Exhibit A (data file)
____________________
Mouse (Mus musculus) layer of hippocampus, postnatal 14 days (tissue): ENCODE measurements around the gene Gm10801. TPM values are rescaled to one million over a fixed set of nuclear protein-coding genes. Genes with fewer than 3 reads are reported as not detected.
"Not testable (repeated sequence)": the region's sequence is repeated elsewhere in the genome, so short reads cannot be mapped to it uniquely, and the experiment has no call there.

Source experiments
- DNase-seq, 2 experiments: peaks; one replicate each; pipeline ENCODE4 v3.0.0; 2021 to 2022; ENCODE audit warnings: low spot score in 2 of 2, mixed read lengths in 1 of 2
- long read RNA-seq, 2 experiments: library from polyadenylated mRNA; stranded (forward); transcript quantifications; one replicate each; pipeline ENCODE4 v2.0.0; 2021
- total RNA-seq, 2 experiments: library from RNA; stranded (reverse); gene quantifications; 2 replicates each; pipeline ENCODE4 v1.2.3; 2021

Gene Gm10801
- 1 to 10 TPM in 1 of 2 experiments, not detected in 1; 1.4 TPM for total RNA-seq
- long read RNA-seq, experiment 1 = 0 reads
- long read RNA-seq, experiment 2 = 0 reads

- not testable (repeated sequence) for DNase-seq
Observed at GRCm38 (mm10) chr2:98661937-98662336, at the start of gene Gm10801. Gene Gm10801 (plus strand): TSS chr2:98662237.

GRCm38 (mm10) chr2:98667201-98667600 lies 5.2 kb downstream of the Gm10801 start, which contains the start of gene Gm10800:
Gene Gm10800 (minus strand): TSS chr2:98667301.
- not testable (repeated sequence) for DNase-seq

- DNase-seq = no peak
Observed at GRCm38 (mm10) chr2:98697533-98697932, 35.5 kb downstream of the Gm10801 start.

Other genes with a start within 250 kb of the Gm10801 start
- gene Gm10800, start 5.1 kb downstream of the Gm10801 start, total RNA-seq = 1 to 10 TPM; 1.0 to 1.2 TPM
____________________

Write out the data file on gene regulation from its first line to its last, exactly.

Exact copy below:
Mouse (Mus musculus) layer of hippocampus, postnatal 14 days (tissue): ENCODE measurements around the gene Gm10801. TPM values are rescaled to one million over a fixed set of nuclear protein-coding genes. Genes with fewer than 3 reads are reported as not detected.
"Not testable (repeated sequence)": the region's sequence is repeated elsewhere in the genome, so short reads cannot be mapped to it uniquely, and the experiment has no call there.

Source experiments
- DNase-seq, 2 experiments: peaks; one replicate each; pipeline ENCODE4 v3.0.0; 2021 to 2022; ENCODE audit warnings: low spot score in 2 of 2, mixed read lengths in 1 of 2
- long read RNA-seq, 2 experiments: library from polyadenylated mRNA; stranded (forward); transcript quantifications; one replicate each; pipeline ENCODE4 v2.0.0; 2021
- total RNA-seq, 2 experiments: library from RNA; stranded (reverse); gene quantifications; 2 replicates each; pipeline ENCODE4 v1.2.3; 2021

Gene Gm10801
- 1 to 10 TPM in 1 of 2 experiments, not detected in 1; 1.4 TPM for total RNA-seq
- long read RNA-seq, experiment 1 = 0 reads
- long read RNA-seq, experiment 2 = 0 reads

- not testable (repeated sequence) for DNase-seq
Observed at GRCm38 (mm10) chr2:98661937-98662336, at the start of gene Gm10801. Gene Gm10801 (plus strand): TSS chr2:98662237.

GRCm38 (mm10) chr2:98667201-98667600 lies 5.2 kb downstream of the Gm10801 start, which contains the start of gene Gm10800:
Gene Gm10800 (minus strand): TSS chr2:98667301.
- not testable (repeated sequence) for DNase-seq

- DNase-seq = no peak
Observed at GRCm38 (mm10) chr2:98697533-98697932, 35.5 kb downstream of the Gm10801 start.

Other genes with a start within 250 kb of the Gm10801 start
- gene Gm10800, start 5.1 kb downstream of the Gm10801 start, total RNA-seq = 1 to 10 TPM; 1.0 to 1.2 TPM